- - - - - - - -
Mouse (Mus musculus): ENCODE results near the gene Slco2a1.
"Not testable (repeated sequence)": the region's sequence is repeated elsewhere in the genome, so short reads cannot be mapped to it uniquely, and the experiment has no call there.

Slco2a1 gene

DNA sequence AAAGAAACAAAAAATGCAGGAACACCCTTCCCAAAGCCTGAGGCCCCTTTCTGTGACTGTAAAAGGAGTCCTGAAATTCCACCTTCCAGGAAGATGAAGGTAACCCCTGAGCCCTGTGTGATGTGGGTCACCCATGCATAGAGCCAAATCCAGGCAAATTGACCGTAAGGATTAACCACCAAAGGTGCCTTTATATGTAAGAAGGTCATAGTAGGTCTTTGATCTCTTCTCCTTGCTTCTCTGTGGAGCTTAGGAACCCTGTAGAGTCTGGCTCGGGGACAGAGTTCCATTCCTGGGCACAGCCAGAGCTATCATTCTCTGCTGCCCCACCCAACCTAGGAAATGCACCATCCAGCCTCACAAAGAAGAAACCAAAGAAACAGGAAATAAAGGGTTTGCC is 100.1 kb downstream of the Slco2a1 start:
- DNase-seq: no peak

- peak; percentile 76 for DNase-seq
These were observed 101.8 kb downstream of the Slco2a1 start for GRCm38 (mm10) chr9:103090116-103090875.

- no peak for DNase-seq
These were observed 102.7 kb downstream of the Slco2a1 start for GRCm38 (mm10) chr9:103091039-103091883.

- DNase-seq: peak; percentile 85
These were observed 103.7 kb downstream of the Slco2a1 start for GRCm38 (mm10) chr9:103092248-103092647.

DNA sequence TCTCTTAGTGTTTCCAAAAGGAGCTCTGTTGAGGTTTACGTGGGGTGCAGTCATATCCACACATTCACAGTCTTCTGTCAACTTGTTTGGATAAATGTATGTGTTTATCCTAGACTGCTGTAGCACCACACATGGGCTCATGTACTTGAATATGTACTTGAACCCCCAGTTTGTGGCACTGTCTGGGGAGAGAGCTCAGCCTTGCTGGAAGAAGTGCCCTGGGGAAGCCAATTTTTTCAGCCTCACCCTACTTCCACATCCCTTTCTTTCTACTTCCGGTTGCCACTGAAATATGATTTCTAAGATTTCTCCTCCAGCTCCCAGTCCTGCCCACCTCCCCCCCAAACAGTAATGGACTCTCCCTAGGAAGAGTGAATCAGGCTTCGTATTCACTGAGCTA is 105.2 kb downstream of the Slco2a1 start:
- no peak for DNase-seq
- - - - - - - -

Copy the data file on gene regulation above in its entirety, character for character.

Mouse (Mus musculus): ENCODE results near the gene Slco2a1.
"Not testable (repeated sequence)": the region's sequence is repeated elsewhere in the genome, so short reads cannot be mapped to it uniquely, and the experiment has no call there.

Slco2a1 gene

DNA sequence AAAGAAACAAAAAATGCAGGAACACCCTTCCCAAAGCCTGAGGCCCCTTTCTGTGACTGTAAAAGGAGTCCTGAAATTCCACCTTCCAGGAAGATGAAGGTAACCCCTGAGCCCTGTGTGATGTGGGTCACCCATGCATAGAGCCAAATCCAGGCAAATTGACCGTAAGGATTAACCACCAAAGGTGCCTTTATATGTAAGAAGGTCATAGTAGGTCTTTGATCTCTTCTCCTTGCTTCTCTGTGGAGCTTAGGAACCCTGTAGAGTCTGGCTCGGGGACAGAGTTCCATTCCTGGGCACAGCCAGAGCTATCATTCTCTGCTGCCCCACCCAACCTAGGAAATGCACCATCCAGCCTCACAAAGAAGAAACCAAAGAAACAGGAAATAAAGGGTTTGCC is 100.1 kb downstream of the Slco2a1 start:
- DNase-seq: no peak

- peak; percentile 76 for DNase-seq
These were observed 101.8 kb downstream of the Slco2a1 start for GRCm38 (mm10) chr9:103090116-103090875.

- no peak for DNase-seq
These were observed 102.7 kb downstream of the Slco2a1 start for GRCm38 (mm10) chr9:103091039-103091883.

- DNase-seq: peak; percentile 85
These were observed 103.7 kb downstream of the Slco2a1 start for GRCm38 (mm10) chr9:103092248-103092647.

DNA sequence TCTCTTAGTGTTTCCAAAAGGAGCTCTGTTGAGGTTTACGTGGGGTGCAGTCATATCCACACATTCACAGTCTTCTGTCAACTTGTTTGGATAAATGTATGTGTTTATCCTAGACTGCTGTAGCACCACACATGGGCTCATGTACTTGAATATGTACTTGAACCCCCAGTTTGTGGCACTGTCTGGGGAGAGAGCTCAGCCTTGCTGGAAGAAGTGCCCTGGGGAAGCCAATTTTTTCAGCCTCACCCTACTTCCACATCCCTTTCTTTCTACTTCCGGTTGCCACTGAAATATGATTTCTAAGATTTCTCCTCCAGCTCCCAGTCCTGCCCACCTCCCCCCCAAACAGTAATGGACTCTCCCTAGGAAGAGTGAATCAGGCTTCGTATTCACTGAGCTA is 105.2 kb downstream of the Slco2a1 start:
- no peak for DNase-seq